The story in 13 to Life is much the same as all the others. Jess is the Protagonist With Some Tragedy in her Past: her mother died in a car accident a year ago. She lives with her father and younger sister, Annabelle Lee, on their property outside the small railway town of Junction, where Jess has taken over her mother's horse stud. She's moderately smart and works on the school newspaper, and has been spending a lot of time researching reports of mysterious wolf prints in a neighbouring town (I mention this specifically because I will come back to it).
She's assigned to show a new boy around the school. Pietr is an instant hit with all the girls in their classes, but Jess has eyes only for popular Derek who plays on the football team. But having Pietr around constantly, sparks begin to fly. For some reason that wasn't clear, Jess pretended not to be interested. Her best friend Sarah latches onto him instead, and because Jess has made it her mission to help Sarah ever since Sarah was in an accident and "changed", Jess tells Pietr to go out with her. That's essentially the plot for most of the book.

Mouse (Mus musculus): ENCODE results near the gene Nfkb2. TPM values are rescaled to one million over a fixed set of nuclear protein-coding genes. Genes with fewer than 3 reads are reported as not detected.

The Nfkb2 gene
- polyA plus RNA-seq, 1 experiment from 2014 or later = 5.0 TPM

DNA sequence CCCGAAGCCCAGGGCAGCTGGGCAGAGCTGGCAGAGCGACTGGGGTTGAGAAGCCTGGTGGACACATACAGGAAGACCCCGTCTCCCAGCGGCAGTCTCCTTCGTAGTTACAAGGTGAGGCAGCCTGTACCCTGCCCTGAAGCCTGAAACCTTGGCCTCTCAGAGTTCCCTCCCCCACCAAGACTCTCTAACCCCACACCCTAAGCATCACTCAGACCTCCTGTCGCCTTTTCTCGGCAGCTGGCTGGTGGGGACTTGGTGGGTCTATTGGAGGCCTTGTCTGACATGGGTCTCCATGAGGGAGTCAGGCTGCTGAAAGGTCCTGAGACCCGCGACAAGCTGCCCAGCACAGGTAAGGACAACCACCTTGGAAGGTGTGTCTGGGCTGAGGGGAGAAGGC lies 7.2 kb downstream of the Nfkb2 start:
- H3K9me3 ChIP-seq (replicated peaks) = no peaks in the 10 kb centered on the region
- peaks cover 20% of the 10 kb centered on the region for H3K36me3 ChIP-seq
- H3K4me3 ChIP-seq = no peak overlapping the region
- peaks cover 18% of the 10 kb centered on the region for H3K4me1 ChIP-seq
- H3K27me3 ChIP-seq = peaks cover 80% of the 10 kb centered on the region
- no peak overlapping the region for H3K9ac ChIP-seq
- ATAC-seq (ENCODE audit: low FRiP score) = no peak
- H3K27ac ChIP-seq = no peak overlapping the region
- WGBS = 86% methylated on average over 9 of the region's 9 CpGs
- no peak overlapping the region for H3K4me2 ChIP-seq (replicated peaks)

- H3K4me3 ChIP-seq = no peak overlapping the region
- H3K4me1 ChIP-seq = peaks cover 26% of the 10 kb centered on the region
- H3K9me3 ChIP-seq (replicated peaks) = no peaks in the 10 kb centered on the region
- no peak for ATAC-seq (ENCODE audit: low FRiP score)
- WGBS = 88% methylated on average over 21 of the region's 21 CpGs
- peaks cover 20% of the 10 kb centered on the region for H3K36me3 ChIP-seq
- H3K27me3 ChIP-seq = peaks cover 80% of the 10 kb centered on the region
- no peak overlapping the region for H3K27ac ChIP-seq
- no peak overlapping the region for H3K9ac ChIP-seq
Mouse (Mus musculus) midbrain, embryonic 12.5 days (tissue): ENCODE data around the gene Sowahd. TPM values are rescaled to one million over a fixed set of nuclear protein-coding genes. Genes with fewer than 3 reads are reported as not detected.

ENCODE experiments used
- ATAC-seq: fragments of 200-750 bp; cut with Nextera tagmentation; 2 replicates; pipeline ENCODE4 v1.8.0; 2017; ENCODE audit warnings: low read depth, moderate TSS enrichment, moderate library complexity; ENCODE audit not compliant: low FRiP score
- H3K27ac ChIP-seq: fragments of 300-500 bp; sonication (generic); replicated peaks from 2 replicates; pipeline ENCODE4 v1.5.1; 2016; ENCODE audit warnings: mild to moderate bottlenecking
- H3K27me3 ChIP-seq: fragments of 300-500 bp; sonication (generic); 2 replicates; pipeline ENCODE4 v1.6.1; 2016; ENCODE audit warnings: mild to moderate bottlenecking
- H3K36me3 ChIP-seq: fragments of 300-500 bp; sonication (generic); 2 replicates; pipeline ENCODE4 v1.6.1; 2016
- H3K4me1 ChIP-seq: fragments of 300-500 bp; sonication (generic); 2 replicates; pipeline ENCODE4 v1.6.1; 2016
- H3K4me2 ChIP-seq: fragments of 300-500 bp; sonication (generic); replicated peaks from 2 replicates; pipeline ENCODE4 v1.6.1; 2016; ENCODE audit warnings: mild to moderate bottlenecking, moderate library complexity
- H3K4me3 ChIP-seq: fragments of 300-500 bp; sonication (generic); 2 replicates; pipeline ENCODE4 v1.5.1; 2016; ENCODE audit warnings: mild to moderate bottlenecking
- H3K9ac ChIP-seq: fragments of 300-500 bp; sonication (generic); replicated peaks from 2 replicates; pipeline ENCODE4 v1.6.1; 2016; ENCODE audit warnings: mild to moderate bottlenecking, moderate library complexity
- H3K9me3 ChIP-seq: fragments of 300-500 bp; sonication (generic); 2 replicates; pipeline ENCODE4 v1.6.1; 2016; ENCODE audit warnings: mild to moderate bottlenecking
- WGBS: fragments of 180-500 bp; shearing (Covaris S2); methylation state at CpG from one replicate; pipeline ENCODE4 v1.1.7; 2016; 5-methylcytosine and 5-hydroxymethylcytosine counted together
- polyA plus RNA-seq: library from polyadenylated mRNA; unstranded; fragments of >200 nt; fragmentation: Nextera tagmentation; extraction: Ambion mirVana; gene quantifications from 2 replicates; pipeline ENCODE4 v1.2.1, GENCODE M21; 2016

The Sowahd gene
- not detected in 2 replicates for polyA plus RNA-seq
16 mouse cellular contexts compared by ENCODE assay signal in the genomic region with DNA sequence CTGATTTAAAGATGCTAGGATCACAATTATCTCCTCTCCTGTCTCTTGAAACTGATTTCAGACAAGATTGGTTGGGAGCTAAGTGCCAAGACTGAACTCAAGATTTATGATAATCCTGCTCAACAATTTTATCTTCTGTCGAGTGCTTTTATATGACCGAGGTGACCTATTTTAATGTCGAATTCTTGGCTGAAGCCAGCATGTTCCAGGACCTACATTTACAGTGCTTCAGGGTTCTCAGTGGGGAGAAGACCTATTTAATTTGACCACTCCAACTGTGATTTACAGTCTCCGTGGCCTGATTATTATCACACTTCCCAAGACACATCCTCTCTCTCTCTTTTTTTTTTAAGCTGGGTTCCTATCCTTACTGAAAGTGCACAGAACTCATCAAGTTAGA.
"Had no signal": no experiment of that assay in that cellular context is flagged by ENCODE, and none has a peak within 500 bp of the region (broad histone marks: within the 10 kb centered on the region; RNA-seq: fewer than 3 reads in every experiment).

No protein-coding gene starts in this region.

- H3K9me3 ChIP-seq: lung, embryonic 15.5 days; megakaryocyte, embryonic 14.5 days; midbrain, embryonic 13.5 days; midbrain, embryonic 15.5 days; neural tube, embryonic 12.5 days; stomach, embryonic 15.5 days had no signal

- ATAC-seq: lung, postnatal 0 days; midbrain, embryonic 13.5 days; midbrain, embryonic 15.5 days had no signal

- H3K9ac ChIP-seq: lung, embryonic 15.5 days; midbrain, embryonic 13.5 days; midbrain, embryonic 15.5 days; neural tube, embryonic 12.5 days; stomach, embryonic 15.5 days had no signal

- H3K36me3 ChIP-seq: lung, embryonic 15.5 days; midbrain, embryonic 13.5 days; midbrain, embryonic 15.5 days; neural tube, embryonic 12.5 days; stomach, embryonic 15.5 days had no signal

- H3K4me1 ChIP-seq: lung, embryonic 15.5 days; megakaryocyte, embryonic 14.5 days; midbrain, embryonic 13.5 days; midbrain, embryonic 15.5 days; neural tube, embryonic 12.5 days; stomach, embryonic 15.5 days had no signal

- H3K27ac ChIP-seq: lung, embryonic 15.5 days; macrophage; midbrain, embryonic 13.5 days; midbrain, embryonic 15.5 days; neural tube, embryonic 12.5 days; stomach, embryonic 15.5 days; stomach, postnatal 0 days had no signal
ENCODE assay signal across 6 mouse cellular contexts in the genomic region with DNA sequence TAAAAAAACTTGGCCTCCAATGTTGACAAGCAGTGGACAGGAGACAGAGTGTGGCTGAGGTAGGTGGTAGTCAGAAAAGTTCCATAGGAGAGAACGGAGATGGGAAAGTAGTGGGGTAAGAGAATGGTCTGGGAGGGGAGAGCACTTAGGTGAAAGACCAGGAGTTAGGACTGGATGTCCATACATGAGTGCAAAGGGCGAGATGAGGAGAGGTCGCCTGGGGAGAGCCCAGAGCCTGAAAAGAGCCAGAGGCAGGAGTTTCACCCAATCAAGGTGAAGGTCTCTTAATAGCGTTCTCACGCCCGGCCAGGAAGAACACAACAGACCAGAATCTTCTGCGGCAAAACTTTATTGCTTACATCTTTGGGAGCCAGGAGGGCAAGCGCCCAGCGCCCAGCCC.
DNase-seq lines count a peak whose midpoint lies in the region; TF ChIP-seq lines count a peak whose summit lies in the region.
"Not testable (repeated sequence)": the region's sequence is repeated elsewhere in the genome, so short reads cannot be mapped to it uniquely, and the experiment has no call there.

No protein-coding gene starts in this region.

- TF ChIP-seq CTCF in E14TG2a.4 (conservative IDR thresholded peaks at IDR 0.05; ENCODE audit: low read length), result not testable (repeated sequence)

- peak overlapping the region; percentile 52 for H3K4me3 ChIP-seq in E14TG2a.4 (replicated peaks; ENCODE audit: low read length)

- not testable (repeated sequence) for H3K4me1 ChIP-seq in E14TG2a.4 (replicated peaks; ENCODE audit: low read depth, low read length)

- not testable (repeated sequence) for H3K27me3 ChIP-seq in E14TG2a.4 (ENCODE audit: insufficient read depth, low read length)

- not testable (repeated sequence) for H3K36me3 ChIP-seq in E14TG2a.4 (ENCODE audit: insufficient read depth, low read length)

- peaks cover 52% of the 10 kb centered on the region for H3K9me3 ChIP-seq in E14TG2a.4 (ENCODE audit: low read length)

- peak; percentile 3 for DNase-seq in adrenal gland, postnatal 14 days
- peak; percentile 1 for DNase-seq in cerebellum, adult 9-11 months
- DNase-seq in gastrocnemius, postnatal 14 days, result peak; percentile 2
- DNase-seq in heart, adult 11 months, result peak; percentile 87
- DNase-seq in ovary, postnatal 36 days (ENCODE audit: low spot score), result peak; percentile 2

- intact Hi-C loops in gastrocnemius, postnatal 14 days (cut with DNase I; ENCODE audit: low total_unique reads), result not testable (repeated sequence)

(As I'm writing this, it sounds stupid and ludicrous and all my nagging problems with the story are only becoming stronger. It doesn't help to learn that Delany originally wrote it as a "cell phone serial"!)
I honestly don't know how to summarise this book to make it sound like it has a plot, or a plot that isn't entirely predictable, or just not ridiculous. Pietr's a werewolf, and it's blatantly clear to us from the beginning - but for some reason Jess, who narrates, can't see it. Even when he tells her. She's very good at not seeing, at not thinking.
You know what else she was good at? Manipulating people. I sort of liked her (although she seems to have been written as the antithesis of the Bella Swan character who comes across as passive and sweet to many people), but I really hate people who try to fix other people's lives, who make projects out of other people because they want to help them. I know people like that - you probably do too - and they're bossy, patronising, emotionally manipulative, superior and repressive. I can't stand people who "only mean well" - it's no excuse! In fact, people who "only mean well" often do more damage than good, because they're really doing it for themselves.
Well, Jess was one of those. Sarah was her pet project, and I don't know what was scarier: Jess or the truth about Sarah.